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Egypt: One year of Mohamed Morsi

Is Egypt's president to blame for the nation's problems, or should the opposition share some of the responsibility?

Last Modified: 01 Jul 2013 00:20
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This Sunday will mark a year to the day that Egypt's first freely elected president came into office, but the country continues to face a growing rebellion. 

Having been a year in office, if the president wants to report to the populous, it would probably be wise ... to do so on a regular basis. It's highly unusual that any leader in the world would make a speech for two and half hours.

Angus Blair, founder of the Signet Institute

Opposition groups are planning street rallies this weekend aimed at forcing President Mohamed Morsi out of office, while the main opposition coalition calls for early presidential elections. Their charge is that the president has failed to fulfil promises to restore security, improve the economy, share power and institute social justice - and they are calling for his resignation.

Morsi used a televised address to take stock of his first 12 months in office. He offered opponents a say in amending a disputed constitution, and a forum to seek national reconciliation. He also admitted his mistakes, but accused those he called "enemies of Egypt" for causing the nation's problems.

"I have had made a lot of mistakes and have had some successes at the same time. That’s a fact. Economic growth has been delayed and we must progress in this area. It requires political settlement and stability. In the past year I have discovered that the country's institutions need dramatic reforms to achieve the revolutions goals. We must steer away from traditional solutions.

"It is no secret that our revolution has enemies. Abroad, there are those who realise what a free, strong and developed Egypt is capable of presenting for its people. And inside the country, there are those who think they can turn the clock backwards to the corrupt, oppressive state it was before. It seems that there are those between us who cannot imagine living any other way," said Morsi.

Shortly after his address, protesters attacked the Freedom and Justice Party headquarters in northern Egypt. The building was ransacked and items set on fire. This fuelled concern about the mass demonstrations planned for this weekend, as the country becomes increasingly and dangerously divided.

One of the groups that has tapped into the discontent caused by the economic crisis is the Rebellion (Tamarod) movement. Set up last month, the movement is supporting calls for Morsi's resignation.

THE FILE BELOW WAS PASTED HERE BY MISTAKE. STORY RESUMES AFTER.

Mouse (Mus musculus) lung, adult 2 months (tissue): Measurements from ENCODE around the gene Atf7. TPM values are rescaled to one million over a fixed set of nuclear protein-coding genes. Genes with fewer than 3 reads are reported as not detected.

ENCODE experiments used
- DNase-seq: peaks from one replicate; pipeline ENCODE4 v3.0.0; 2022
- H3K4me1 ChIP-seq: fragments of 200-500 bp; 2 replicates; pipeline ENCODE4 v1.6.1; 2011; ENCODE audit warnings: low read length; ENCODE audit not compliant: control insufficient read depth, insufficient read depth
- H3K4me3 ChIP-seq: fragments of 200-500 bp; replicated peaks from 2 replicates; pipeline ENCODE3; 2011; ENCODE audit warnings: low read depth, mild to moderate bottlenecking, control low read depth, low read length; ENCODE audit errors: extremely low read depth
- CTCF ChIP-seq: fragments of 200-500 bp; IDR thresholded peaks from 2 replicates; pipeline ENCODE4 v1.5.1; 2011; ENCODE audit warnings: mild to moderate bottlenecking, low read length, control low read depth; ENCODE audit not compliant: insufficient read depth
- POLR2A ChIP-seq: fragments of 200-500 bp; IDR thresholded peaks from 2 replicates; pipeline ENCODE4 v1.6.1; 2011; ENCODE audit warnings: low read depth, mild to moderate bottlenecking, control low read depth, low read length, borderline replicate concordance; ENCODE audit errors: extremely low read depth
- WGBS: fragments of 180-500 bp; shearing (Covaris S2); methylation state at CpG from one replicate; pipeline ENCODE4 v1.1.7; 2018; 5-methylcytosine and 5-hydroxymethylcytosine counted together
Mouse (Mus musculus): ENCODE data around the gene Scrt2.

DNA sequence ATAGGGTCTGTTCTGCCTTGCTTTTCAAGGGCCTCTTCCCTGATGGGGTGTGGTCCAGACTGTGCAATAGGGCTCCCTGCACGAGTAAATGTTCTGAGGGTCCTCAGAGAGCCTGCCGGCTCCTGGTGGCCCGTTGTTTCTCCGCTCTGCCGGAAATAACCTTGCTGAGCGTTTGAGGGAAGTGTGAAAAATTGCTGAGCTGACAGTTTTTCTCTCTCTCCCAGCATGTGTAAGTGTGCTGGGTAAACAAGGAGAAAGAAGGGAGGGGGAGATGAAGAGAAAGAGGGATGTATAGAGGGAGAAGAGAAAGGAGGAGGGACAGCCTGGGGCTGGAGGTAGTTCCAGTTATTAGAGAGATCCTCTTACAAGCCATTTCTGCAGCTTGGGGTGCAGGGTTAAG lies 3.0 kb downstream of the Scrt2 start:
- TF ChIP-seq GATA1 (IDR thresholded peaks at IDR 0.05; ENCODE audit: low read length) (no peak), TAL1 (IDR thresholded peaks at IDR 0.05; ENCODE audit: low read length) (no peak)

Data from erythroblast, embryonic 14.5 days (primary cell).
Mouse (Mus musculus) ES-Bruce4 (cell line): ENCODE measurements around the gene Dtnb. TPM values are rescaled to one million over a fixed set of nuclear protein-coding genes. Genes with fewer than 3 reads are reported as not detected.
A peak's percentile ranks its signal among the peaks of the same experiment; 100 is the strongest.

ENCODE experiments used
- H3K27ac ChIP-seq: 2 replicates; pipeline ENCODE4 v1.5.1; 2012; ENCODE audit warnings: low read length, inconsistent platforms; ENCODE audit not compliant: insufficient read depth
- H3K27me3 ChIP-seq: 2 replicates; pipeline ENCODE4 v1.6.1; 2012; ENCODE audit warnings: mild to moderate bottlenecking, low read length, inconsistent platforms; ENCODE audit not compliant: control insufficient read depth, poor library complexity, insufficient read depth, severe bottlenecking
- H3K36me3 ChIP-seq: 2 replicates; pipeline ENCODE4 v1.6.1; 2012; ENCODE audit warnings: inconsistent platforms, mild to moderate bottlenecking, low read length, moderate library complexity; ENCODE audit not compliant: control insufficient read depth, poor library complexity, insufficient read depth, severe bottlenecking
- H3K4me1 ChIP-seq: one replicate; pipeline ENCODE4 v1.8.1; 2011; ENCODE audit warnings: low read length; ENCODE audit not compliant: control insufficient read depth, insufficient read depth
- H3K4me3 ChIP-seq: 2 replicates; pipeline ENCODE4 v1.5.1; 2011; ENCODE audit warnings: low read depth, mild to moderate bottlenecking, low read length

The main point that Morsi made [in his speech] is that he showed everybody [that] it was the first time for a president of Egypt to present a statement of what he's done and his mistakes of the first year in power; and also to show his accomplishments.

Nader Omran, co-founder of the Freedom and Justice Party

Its co-founder Mahmoud Badr said: "The campaign’s goal is to collect signatures from the Egyptian people to withdraw confidence from President Mohamed Morsi, due to his failures politically, economically and socially, and after all the Egyptian blood which has spilled during his era. He has proven that he can’t achieve any of the goals of the revolution, so we Egyptians decided to establish a campaign to demand the withdrawal of confidence from Mohamed Morsi."

Morsi won the presidential election by a narrow margin in June last year. He ran as a candidate for the Freedom and Justice Party, which is the political wing of the Muslim Brotherhood.

In August, he set his sights on the military, dismissing his defence minister and stripping the military of any say in legislation. Then he turned to the economy, seeking a $4.8bn loan from the International Monetary Fund, which is yet to be confirmed.

In November, Morsi took on the judiciary, stripping judges of the right to challenge his decisions, only to back down in the face of mass protests.

In December, it was the turn of the constitution. A draft was approved, that boosted the role of Islam and was backed by a public referendum; but it also drew more opposition protests.

Now, after a year of politics and protests, Morsi appointed to key posts allies who want Islam to play a greater role in politics. And he accused the opposition of rejecting calls for national reconciliation.

So, is president Morsi to blame for Egypt’s problems, or should the opposition share some of the responsibility?

To discuss this, Inside Story, with presenter Jane Dutton, is joined by guests: Nader Omran, the co-founder of Egypt’s Freedom and Justice Party; and Angus Blair, the founder of the Signet Institute, which specialises in economics, business and politics in the Middle East and North Africa.

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Al Jazeera
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